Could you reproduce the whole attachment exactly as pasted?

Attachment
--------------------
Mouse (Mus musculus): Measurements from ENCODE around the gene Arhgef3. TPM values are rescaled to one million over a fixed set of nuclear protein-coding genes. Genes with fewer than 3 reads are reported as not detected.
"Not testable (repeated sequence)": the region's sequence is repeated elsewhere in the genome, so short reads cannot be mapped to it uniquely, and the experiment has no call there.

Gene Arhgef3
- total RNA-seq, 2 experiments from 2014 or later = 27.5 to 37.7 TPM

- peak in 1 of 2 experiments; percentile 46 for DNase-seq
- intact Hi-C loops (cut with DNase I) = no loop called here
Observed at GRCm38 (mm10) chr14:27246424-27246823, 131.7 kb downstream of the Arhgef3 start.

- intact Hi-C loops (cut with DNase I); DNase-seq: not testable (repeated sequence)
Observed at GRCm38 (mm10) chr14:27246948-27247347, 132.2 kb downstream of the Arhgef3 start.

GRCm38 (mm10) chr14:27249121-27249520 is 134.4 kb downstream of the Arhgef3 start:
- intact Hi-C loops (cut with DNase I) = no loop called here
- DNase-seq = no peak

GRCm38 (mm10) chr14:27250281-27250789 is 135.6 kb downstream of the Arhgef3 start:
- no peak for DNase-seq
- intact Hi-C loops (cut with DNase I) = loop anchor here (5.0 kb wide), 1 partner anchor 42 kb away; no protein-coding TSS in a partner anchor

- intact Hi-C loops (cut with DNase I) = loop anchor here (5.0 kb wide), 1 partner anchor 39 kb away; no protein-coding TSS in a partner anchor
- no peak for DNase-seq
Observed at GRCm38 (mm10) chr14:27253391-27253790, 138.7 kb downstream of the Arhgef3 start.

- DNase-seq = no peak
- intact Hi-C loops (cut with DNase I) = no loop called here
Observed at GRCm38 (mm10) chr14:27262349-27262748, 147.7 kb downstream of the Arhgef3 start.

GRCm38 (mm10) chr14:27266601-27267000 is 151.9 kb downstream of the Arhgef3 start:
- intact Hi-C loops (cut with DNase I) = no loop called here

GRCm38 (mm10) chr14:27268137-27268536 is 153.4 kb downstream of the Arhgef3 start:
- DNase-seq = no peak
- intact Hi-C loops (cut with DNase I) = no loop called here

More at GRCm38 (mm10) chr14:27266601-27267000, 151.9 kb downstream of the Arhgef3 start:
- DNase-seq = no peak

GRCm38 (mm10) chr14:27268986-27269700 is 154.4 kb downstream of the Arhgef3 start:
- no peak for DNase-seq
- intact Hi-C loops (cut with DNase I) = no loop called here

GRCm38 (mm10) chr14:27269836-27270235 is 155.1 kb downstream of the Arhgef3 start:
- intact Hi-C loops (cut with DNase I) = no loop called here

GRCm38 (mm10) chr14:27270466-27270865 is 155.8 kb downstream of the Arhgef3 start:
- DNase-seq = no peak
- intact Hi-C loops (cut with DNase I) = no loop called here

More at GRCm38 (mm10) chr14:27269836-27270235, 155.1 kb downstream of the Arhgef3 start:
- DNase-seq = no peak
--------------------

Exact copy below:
Mouse (Mus musculus): Measurements from ENCODE around the gene Arhgef3. TPM values are rescaled to one million over a fixed set of nuclear protein-coding genes. Genes with fewer than 3 reads are reported as not detected.
"Not testable (repeated sequence)": the region's sequence is repeated elsewhere in the genome, so short reads cannot be mapped to it uniquely, and the experiment has no call there.

Gene Arhgef3
- total RNA-seq, 2 experiments from 2014 or later = 27.5 to 37.7 TPM

- peak in 1 of 2 experiments; percentile 46 for DNase-seq
- intact Hi-C loops (cut with DNase I) = no loop called here
Observed at GRCm38 (mm10) chr14:27246424-27246823, 131.7 kb downstream of the Arhgef3 start.

- intact Hi-C loops (cut with DNase I); DNase-seq: not testable (repeated sequence)
Observed at GRCm38 (mm10) chr14:27246948-27247347, 132.2 kb downstream of the Arhgef3 start.

GRCm38 (mm10) chr14:27249121-27249520 is 134.4 kb downstream of the Arhgef3 start:
- intact Hi-C loops (cut with DNase I) = no loop called here
- DNase-seq = no peak

GRCm38 (mm10) chr14:27250281-27250789 is 135.6 kb downstream of the Arhgef3 start:
- no peak for DNase-seq
- intact Hi-C loops (cut with DNase I) = loop anchor here (5.0 kb wide), 1 partner anchor 42 kb away; no protein-coding TSS in a partner anchor

- intact Hi-C loops (cut with DNase I) = loop anchor here (5.0 kb wide), 1 partner anchor 39 kb away; no protein-coding TSS in a partner anchor
- no peak for DNase-seq
Observed at GRCm38 (mm10) chr14:27253391-27253790, 138.7 kb downstream of the Arhgef3 start.

- DNase-seq = no peak
- intact Hi-C loops (cut with DNase I) = no loop called here
Observed at GRCm38 (mm10) chr14:27262349-27262748, 147.7 kb downstream of the Arhgef3 start.

GRCm38 (mm10) chr14:27266601-27267000 is 151.9 kb downstream of the Arhgef3 start:
- intact Hi-C loops (cut with DNase I) = no loop called here

GRCm38 (mm10) chr14:27268137-27268536 is 153.4 kb downstream of the Arhgef3 start:
- DNase-seq = no peak
- intact Hi-C loops (cut with DNase I) = no loop called here

More at GRCm38 (mm10) chr14:27266601-27267000, 151.9 kb downstream of the Arhgef3 start:
- DNase-seq = no peak

GRCm38 (mm10) chr14:27268986-27269700 is 154.4 kb downstream of the Arhgef3 start:
- no peak for DNase-seq
- intact Hi-C loops (cut with DNase I) = no loop called here

GRCm38 (mm10) chr14:27269836-27270235 is 155.1 kb downstream of the Arhgef3 start:
- intact Hi-C loops (cut with DNase I) = no loop called here

GRCm38 (mm10) chr14:27270466-27270865 is 155.8 kb downstream of the Arhgef3 start:
- DNase-seq = no peak
- intact Hi-C loops (cut with DNase I) = no loop called here

More at GRCm38 (mm10) chr14:27269836-27270235, 155.1 kb downstream of the Arhgef3 start:
- DNase-seq = no peak